To say that this night was a Cropper’s folk night is actually a little misleading. It was the same venue (The Star, Roberttown) and a lot of the same friendly faces from the usual Friday night club, but this night was special.
Every now and then, the MC from The Cropper’s (Eric Johnson, with the support of (better?) half, Carol) would set up YPaC concerts. These concerts were set up to raise money for a number of charities, the last one Pete played at was for Alzheimers, but there are several throughout the year.
This night was even more special than that. This one was for the man, the myth, the legend himself, Pete. What a night it was!
Many were told to arrive early, as a full house was expected. Boy, are we glad we did! We tuned our instruments (there is a first time for everything they say!) and took our place in a ‘quiet’ corner. By the time the night started, there was no such thing as a quiet corner. Even the term ‘standing room only’ wouldn’t be accurate, as there wasn’t even that.
So there was a lot of moving to begin with to try and fit as many people in as possible without it becoming a fire hazard (I say this for legal reasons, but it clearly became a fire hazard). When trying to move a stool, we thought it was nailed go the floor, turns out, it was just made of cast iron. You know you were brought up on the wrong side of the tracks when you presume a pub needs to nail its stools down.
Pictures of Pete lined the room. In many of them he was holding a guitar, in the ones that he wasn’t, he was with family. This summed Pete up perfectly.
We couldn’t think of a better way for the night to start than with Eric kicking things off. Pete and us would talk about how we could listen to Eric sing all night. His soft and warm demeanour radiates through his playing, easy listening at its finest. Pete’s presence was definitely sensed that night, as Eric mused that he had never felt so calm playing in front of so many people.
The night continued with many of Pete’s friends singing and playing. As artists, we always love it when the audience are in good voice. Not only is it beautiful to have an instant response that people are liking what you are doing by singing along, but it is also hard to sing five different harmonies with just the two of us, and that’s where the audience come in.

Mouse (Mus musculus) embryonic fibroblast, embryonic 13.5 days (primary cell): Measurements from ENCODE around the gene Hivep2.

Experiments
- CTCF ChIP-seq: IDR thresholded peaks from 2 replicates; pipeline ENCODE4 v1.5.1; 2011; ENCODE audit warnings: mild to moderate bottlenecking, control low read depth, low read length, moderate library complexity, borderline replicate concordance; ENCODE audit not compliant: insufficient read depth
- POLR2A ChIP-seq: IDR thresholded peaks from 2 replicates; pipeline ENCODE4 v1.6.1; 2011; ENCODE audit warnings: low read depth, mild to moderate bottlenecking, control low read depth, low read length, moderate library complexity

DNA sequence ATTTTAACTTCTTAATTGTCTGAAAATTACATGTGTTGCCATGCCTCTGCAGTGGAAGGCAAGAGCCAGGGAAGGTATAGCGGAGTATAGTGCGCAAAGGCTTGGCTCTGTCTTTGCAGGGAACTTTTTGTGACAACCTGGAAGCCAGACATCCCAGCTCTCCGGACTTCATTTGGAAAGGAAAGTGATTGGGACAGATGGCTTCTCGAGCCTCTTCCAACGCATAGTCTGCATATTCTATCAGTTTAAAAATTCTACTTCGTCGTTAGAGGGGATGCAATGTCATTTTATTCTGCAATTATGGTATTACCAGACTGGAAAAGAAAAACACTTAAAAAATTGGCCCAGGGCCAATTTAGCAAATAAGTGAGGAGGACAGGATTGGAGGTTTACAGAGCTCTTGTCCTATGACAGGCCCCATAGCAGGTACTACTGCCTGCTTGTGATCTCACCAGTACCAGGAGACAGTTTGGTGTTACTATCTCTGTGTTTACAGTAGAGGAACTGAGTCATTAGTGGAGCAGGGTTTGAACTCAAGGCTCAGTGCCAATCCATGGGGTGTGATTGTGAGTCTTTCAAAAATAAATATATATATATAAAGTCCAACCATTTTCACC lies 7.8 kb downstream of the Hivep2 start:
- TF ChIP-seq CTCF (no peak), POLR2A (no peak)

As the night made its way towards the break, we realised we were cornered. The room was so full we couldn’t get out. We needed the toilet and the break was an hour away. Luckily, Katie’s handbag was at hand, and half empty.
A bottle of Scotch was auctioned during the break (again, very fitting for Pete!) and the frivolities were continued.
Before we were to play, Eric mentioned that my musical journey started with my dad, Pete. This is true, I couldn’t have had a better start in musical shenanigans. It seemed only right to do a little speech. It was emotional, but we made it through the set without any tears (okay, members of the audience cried a bit, but we’re learning to tune up now, promise).
All-in-all, this warm, loving, caring night raised £625 for a warm, loving, caring man. There are no words to describe how much we miss Pete, or how big the hole in our lives is without him. There are also no words to describe the generosity of those who knew him. There will never be enough words to thank those that have given their money and time to make events like this happen. Events that help his family know that he was, and will always be, well loved. The words ‘thank you’ don’t cover the depth of appreciation we have for these events being set up, or the even higher honour of being asked to play, but thank you, because the music keeps Pete alive.